Quacks who say otherwise are destructive and irresponsible. The evidence would indicate to me that this guy is no quack.
We don't know what's causing this mental illness - therefore demons seems like a textbook definition of quackery.My response:
But to the open-minded, other explanations are worthy of consideration.Andrew's answer:
Being open minded means looking at all the evidence and then coming to the conclusion that that most closely fits that evidence regardless of your previous position. There is zero evidence for demon possession. The author doesn't even bother to present any. He even goes so far as to try to explain away the lack of evidence by talking about how demons are too smart to be recorded on video. In skeptic circles this is called the shyness effect. The same sorts of explanations are given to explain why there are no pictures of Bigfoot or UFOs. So I would ask you to be open minded and follow the evidence where it leads and to acknowledge when there is no good evidence for a claim you're making.At this, Jeff Schultz joined the conversation, writing:
"Being open minded means looking at all the evidence and then coming to the conclusion that that most closely fits that evidence regardless of your previous position." With respect, I believe that's what this psychiatrist is doing, and what you're unwilling to do. It seems your assessment is based on a purely materialistic view of reality. In that case, then what this psychiatrist is doing is indeed quackery. But what if we don't live in a purely material universe? What if there is a spiritual dimension to reality that can't be scientifically explained, measured, and controlled? The unwillingness to consider that possibility seems like another kind of close-mindedness which would lead to another kind of malpractice.Andrew replied to Jeff:
What if we don't live in a purely materialistic universe? What if there are Demons? Psychic powers? Faith healing? Show me the evidence for any of these phenomenon and I'll believe it. Seriously. Show me.
But there isn't any, as the excuses in this article suggest. I was a Christian once. I've assessed the evidence. It is lacking. I'd ask you to attempt to do the same.*Jeff responded:
I don't wish to be difficult or argumentative. You've stated there isn't any evidence. I took that to mean there is no evidence that would satisfy you, especially as you've stated that you also concluded that lack of evidence led you to abandon faith in Christ. Since we see things from such different perspectives, there doesn't seem to be much sense in putting forth reasoned arguments or evidence.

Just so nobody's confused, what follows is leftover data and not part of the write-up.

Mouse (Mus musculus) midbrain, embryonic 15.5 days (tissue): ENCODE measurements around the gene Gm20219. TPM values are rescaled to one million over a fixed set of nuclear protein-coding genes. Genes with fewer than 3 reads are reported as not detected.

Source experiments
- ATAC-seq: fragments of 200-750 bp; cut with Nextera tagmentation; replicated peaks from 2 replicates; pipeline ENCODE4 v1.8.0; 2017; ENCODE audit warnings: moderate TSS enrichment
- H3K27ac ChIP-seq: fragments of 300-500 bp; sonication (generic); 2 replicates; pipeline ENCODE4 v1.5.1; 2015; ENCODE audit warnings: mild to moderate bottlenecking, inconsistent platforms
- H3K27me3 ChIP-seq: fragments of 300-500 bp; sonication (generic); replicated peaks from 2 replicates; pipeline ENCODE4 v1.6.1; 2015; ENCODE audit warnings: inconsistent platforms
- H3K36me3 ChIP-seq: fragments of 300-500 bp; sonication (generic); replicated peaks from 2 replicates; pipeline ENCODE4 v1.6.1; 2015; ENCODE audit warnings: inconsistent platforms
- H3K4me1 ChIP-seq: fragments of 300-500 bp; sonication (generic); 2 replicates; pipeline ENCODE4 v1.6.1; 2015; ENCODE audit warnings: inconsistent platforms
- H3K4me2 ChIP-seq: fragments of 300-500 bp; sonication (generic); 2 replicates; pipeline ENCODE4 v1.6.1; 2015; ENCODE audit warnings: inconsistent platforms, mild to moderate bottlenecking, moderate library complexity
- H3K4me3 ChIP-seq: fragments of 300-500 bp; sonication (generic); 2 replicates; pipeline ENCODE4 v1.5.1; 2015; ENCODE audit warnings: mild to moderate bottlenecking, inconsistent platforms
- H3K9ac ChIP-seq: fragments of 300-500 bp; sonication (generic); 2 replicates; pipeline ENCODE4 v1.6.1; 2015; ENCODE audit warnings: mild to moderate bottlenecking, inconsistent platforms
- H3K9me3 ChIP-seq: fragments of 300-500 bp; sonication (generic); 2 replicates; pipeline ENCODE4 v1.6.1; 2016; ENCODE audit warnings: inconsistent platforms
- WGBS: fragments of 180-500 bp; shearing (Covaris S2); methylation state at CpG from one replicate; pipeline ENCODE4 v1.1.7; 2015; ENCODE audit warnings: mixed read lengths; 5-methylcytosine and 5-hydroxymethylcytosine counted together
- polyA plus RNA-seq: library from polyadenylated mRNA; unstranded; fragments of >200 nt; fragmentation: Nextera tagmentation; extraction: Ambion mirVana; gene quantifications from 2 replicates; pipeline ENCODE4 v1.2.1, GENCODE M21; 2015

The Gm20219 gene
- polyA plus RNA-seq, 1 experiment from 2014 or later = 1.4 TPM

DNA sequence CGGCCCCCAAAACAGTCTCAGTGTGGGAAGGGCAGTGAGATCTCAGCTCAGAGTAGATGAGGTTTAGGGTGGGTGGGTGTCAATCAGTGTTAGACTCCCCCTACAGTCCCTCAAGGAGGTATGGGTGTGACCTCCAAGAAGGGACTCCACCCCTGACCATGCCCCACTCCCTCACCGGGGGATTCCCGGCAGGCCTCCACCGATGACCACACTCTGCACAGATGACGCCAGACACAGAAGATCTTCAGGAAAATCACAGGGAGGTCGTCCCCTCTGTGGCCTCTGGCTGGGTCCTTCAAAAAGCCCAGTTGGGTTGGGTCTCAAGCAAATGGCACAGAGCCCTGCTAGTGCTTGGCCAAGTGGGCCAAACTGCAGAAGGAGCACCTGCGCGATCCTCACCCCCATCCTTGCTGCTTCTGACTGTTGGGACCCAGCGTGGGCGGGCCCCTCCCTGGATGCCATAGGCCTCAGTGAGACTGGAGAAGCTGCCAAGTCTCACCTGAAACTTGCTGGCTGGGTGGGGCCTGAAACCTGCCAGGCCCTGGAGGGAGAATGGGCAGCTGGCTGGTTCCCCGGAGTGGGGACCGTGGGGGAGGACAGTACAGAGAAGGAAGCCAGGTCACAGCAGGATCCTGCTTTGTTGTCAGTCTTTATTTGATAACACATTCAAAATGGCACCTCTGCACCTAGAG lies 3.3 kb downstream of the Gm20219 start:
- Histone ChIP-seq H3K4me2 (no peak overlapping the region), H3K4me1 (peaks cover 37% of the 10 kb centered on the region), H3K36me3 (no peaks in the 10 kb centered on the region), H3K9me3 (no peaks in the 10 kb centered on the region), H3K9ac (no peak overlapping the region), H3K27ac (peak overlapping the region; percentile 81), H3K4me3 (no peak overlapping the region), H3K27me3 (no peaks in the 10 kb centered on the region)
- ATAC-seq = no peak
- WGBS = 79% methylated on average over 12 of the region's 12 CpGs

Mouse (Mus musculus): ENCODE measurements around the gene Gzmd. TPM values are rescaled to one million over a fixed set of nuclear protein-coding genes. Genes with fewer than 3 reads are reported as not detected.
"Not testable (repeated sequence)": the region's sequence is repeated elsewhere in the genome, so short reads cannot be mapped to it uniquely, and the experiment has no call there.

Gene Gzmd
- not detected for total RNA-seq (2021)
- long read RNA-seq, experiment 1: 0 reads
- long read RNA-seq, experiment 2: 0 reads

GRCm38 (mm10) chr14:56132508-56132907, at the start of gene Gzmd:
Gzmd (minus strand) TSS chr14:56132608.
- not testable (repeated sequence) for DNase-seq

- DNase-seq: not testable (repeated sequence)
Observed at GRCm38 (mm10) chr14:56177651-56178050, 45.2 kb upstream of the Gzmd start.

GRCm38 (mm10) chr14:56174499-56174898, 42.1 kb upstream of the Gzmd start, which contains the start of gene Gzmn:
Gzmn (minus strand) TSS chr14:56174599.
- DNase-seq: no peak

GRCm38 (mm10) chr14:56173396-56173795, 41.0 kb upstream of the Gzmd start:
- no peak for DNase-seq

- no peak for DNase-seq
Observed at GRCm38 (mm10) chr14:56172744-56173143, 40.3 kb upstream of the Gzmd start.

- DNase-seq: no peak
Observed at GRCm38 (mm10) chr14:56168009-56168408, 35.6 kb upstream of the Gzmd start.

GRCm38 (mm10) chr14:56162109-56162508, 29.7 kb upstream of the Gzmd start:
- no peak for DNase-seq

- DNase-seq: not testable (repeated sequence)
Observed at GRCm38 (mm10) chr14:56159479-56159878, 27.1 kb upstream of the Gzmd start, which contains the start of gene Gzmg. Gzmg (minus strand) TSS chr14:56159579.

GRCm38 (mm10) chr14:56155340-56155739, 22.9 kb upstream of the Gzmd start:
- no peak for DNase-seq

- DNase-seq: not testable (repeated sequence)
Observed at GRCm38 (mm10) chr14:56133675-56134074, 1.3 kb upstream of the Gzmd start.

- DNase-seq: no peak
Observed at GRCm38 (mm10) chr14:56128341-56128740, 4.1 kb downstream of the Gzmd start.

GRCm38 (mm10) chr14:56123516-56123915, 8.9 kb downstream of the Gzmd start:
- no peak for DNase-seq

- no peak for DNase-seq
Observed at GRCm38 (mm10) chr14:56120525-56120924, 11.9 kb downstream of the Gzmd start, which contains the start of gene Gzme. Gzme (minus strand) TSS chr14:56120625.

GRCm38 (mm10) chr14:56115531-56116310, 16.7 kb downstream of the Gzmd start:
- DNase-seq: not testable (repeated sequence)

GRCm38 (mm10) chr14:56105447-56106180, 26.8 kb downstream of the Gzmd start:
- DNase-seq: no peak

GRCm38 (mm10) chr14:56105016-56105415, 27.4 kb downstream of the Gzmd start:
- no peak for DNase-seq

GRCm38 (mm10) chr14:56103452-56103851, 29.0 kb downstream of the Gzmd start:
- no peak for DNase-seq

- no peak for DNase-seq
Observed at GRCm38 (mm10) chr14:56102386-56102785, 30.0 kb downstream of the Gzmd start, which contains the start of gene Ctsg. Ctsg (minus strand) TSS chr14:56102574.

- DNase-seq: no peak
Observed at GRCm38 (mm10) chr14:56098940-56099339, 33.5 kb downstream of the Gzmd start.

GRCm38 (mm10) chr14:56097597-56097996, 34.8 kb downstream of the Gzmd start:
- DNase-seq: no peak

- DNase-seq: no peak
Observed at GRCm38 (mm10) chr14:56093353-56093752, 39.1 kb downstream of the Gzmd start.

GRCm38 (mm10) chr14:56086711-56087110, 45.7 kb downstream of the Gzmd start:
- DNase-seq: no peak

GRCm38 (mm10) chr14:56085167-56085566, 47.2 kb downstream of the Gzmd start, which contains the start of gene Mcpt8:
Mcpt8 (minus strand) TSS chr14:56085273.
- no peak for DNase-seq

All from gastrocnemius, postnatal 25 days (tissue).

You maintain that believing in the supernatural is baseless and foolish faith that leads to quackery. I maintain the same thing about materialism. But my contention is no more close-minded or inherently dangerous than yours. That's all I'm asking you to consider.Andrew answered Jeff:
But it is. People are being treated for demon possession by exorcists instead of for mental illness by doctors. You really don't see how that's not inherently dangerous to people?I answered:
Andrew, I feel that you're arguing against a straw man. At the outset of the piece and in my remarks, the author and I both have said that there are irresponsible flim-flammers treating physiological or emotional disorders as though they were demon-possession. They're to be condemned. And that has zero to do with what we're talking about here.
The psychiatrist who wrote this piece and, as I mentioned earlier, M.Scott Peck, are/were people of science. One came at the subject of demon possession skeptically. Peck was a Buddhist when the reality of demon possession began to impress itself upon him. Both warn that demon possession is rare and that in the lion's share of cases that have been presented to them, the people in question were suffering from psychiatric disorders. (I recommend Peck's book, 'People of the Lie.' By the time he wrote this, he was a Christian, in part because his encounter with the demonic had convinced him of the existence of a non-material world.)
And I agree with Jeff, that the author of the 'Washington Post' article did present phenomenon inexplicable by traditional scientific means.
As to the existence of a non-material world, I commend a book to you: 'Healing Words: The Power of Prayer and the Practice of Medicine' written by a medical doctor, Larry Dossey, not a Christian, who refers to many studies done at places like Harvard Medical Center, in which persons who did not [know that] people were praying for them, experienced markedly greater rates of recovery and lower rates of mortality than persons for whom no one was known to be praying for them. Many dozens of such studies have taken place over time and are highly suggestive of the existence of the non-material.
Just anecdotally, here in Dayton [there's] a hospital where the surgeons, nurses, and anesthesiologists often ask [if] they can participate in prayer[s] I offer for surgical patients and [attending] medical staff before procedures. The doctors' experiences over the years have convinced them of the efficacy of prayer.